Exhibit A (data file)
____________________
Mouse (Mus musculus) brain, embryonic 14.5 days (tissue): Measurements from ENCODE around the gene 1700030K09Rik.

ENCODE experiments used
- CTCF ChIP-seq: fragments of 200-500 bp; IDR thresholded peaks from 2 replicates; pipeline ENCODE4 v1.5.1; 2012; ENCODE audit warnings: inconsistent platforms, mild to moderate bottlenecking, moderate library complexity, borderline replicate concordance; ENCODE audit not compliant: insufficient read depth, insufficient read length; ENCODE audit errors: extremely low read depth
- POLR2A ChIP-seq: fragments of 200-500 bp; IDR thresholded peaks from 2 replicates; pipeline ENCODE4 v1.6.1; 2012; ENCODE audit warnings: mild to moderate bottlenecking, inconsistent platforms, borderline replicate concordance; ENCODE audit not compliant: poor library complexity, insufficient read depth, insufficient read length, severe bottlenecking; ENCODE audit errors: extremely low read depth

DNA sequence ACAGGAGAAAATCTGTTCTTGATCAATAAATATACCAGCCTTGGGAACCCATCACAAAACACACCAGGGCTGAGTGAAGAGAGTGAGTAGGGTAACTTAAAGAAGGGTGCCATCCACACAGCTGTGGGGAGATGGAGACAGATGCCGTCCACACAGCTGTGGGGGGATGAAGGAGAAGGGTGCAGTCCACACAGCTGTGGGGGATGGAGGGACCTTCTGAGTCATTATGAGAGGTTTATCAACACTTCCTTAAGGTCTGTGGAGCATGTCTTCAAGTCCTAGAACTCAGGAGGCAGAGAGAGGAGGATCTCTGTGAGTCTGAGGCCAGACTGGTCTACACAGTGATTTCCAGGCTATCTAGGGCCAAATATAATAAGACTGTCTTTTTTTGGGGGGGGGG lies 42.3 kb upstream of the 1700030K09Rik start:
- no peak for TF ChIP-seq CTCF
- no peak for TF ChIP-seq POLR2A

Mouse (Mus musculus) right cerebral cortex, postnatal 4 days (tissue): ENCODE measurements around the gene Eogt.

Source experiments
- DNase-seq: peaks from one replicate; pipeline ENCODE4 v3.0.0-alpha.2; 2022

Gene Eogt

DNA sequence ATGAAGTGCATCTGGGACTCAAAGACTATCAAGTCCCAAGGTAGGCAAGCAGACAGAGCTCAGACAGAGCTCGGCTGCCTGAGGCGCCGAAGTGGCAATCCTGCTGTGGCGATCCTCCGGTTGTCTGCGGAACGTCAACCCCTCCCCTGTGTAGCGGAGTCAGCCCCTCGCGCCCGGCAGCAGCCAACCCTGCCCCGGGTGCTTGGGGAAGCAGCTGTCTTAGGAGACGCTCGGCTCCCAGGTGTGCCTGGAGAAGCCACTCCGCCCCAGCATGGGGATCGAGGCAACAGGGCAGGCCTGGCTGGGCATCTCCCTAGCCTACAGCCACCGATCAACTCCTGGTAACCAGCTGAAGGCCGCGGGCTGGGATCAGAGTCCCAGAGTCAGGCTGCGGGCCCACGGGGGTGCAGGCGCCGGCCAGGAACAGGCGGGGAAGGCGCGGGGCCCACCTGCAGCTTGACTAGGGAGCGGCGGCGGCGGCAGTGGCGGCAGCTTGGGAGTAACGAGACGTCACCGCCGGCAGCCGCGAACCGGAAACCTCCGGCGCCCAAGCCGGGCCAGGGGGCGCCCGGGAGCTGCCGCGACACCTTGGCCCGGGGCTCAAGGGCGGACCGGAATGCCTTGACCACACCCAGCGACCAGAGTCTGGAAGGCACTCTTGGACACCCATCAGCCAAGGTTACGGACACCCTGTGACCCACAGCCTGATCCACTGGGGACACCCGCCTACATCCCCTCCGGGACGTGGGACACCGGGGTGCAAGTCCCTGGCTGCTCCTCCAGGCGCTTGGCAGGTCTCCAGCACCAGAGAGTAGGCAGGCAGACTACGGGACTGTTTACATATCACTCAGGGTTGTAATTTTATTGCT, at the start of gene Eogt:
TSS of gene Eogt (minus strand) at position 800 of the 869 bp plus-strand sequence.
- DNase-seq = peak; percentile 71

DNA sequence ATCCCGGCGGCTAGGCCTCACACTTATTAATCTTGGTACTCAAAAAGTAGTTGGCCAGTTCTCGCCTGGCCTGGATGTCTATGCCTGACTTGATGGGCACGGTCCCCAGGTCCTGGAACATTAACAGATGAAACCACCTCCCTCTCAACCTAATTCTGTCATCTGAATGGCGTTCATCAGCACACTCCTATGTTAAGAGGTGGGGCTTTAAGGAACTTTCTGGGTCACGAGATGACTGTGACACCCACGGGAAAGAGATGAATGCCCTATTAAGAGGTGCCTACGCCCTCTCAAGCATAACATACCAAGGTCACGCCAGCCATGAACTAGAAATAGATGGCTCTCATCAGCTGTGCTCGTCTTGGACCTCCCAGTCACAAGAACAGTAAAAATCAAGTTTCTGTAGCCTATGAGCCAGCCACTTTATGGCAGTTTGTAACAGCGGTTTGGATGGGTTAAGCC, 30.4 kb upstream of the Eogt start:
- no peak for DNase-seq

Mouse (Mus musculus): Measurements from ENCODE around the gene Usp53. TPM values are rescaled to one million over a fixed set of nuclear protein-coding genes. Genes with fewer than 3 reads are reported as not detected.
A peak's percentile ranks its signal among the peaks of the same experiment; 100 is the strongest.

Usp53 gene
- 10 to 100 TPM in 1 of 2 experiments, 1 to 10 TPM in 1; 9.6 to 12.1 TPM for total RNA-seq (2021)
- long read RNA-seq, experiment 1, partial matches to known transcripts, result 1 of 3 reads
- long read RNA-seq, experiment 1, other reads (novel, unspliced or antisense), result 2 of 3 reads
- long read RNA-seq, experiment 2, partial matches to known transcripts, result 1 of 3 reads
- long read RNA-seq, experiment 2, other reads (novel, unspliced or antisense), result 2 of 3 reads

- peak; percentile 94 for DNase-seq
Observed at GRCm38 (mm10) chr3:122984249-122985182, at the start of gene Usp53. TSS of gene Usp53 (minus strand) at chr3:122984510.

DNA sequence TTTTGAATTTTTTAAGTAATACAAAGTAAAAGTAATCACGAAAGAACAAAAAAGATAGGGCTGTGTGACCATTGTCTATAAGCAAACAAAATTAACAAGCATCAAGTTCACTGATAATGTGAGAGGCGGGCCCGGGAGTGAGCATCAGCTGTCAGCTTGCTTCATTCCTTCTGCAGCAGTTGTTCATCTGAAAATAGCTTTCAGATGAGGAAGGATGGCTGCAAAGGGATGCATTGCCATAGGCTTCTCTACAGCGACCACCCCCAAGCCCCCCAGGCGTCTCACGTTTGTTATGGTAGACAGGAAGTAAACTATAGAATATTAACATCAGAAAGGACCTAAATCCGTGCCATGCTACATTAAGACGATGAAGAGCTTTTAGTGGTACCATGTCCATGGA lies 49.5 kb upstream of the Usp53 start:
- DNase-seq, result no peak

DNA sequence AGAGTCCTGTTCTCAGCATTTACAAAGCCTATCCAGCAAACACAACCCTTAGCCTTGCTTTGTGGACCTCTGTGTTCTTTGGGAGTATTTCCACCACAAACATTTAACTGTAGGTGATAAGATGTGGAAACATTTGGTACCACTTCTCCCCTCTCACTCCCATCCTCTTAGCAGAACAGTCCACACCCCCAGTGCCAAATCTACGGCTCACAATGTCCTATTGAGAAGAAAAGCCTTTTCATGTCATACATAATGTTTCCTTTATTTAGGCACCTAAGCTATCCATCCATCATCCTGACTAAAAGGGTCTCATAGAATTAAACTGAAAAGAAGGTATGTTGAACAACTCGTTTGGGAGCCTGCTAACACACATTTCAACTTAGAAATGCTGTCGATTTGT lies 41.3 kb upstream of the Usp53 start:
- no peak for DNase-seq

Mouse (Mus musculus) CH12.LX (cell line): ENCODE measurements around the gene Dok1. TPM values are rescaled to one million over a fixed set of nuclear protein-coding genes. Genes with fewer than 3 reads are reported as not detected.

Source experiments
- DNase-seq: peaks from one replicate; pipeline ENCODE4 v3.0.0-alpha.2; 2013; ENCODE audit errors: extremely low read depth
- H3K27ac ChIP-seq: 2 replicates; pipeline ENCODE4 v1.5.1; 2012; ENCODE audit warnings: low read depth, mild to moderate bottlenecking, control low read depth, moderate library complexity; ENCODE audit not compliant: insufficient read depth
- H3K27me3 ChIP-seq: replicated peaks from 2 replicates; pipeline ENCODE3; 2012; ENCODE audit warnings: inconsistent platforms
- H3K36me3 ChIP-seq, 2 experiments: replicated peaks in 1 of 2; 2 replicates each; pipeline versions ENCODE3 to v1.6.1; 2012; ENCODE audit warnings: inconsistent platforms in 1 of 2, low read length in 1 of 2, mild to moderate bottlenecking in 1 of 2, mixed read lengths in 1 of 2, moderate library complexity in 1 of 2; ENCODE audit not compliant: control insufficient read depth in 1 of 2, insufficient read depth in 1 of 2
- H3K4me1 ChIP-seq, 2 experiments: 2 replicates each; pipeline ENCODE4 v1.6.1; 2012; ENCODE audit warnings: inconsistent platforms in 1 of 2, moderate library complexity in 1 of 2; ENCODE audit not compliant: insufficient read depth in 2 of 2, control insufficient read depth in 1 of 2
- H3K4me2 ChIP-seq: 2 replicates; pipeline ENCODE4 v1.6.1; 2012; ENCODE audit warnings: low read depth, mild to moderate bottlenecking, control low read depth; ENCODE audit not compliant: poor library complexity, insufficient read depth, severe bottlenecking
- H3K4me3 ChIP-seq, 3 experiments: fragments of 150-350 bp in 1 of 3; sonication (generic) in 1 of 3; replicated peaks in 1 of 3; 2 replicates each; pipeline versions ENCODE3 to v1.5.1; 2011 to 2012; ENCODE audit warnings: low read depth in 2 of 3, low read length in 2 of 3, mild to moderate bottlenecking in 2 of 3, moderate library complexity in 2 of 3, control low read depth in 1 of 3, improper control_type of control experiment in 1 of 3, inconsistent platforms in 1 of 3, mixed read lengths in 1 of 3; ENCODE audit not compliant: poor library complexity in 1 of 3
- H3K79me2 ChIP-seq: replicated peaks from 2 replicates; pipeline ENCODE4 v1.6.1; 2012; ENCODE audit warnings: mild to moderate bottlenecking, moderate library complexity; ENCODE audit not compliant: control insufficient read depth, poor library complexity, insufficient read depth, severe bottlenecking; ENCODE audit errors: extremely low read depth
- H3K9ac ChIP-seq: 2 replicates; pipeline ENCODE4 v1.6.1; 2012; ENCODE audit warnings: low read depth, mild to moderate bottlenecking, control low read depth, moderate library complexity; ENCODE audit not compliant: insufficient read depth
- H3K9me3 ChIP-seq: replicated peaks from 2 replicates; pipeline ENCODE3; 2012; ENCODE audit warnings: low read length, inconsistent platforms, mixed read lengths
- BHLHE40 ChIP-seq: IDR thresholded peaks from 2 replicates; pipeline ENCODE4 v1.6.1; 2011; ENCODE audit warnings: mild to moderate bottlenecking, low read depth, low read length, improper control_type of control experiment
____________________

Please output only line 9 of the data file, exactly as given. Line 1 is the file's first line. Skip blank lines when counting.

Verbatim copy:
Source experiments